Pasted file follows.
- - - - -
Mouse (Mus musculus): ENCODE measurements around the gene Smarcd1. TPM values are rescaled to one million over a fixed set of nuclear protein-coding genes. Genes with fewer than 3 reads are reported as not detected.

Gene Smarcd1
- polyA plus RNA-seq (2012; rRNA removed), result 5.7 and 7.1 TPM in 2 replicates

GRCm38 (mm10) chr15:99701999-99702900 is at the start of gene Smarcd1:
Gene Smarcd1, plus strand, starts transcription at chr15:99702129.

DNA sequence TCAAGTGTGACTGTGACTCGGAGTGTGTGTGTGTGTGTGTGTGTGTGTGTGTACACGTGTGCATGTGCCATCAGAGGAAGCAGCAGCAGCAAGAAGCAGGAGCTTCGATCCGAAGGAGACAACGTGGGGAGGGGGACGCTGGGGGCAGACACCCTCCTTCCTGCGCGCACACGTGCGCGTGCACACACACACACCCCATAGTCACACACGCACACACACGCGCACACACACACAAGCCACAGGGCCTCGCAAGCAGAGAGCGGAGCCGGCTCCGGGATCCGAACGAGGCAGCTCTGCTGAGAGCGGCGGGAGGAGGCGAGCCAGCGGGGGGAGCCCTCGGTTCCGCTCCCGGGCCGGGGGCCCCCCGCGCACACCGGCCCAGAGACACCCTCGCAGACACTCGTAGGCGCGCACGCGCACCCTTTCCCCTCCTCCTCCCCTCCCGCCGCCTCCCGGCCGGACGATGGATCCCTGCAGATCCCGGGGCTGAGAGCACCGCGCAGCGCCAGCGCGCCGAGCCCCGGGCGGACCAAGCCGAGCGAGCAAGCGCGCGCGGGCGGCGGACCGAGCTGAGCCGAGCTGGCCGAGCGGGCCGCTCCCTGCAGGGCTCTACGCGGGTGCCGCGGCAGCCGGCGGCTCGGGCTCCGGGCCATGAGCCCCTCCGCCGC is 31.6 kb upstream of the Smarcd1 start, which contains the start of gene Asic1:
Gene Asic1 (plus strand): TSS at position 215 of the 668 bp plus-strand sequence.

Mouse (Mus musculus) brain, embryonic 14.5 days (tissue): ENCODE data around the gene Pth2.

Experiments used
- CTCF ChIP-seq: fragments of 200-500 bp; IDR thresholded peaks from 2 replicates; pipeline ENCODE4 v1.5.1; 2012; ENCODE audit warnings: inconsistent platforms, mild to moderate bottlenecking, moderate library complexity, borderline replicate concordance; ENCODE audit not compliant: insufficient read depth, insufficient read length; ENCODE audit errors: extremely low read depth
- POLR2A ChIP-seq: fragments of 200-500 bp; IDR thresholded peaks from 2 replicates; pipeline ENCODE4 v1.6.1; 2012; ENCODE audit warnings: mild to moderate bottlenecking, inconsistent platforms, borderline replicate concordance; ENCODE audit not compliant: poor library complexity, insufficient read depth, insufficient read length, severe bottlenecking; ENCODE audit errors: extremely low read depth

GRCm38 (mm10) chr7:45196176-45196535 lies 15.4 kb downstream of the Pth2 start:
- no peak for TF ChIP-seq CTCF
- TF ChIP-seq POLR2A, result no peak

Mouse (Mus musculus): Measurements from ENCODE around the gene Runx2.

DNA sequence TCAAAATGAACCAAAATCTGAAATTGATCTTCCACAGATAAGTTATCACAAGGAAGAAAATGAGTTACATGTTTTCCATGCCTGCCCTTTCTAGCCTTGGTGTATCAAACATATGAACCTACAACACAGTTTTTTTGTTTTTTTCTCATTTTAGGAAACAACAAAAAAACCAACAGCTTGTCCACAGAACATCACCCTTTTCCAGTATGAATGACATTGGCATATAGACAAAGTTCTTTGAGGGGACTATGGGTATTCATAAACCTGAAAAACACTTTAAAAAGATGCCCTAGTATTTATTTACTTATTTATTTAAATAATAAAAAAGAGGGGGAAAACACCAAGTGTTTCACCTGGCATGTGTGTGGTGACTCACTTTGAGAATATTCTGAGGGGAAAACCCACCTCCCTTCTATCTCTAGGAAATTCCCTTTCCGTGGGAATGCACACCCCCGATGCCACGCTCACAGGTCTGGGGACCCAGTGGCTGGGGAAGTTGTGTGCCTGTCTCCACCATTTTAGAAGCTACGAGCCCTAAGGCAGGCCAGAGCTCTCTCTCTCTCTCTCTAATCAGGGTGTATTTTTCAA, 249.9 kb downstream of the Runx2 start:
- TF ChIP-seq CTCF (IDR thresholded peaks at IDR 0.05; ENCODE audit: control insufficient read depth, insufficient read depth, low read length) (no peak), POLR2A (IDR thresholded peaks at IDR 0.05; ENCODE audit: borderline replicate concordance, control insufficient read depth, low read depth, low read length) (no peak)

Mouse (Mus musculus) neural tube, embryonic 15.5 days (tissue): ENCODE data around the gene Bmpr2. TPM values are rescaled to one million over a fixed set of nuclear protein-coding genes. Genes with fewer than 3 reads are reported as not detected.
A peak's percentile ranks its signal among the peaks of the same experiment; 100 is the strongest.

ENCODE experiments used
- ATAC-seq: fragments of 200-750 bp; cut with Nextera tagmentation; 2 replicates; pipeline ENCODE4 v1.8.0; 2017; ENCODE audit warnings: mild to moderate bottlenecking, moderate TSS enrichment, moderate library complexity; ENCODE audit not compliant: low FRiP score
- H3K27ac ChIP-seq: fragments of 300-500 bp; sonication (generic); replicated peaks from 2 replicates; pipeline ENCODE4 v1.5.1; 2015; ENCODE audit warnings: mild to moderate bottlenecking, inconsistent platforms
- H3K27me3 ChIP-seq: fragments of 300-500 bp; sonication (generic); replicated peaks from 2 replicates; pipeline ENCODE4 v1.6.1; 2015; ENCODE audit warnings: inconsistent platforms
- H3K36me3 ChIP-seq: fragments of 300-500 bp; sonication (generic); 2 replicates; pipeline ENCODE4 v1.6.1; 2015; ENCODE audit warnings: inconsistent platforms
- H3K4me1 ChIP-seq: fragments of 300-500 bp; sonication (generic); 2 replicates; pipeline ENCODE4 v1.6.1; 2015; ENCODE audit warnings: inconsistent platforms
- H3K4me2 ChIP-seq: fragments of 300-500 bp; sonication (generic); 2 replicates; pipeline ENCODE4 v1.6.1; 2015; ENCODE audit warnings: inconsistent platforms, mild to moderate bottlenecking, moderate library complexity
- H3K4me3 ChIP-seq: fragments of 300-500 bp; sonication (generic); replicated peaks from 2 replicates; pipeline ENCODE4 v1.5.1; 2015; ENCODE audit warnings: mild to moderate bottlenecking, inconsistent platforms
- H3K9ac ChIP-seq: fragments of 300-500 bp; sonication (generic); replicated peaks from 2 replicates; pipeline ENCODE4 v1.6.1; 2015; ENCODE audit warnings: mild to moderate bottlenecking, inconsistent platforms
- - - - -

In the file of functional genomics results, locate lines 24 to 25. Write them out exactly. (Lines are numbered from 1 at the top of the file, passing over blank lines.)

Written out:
- H3K36me3 ChIP-seq: fragments of 300-500 bp; sonication (generic); 2 replicates; pipeline ENCODE4 v1.6.1; 2015; ENCODE audit warnings: inconsistent platforms
- H3K4me1 ChIP-seq: fragments of 300-500 bp; sonication (generic); 2 replicates; pipeline ENCODE4 v1.6.1; 2015; ENCODE audit warnings: inconsistent platforms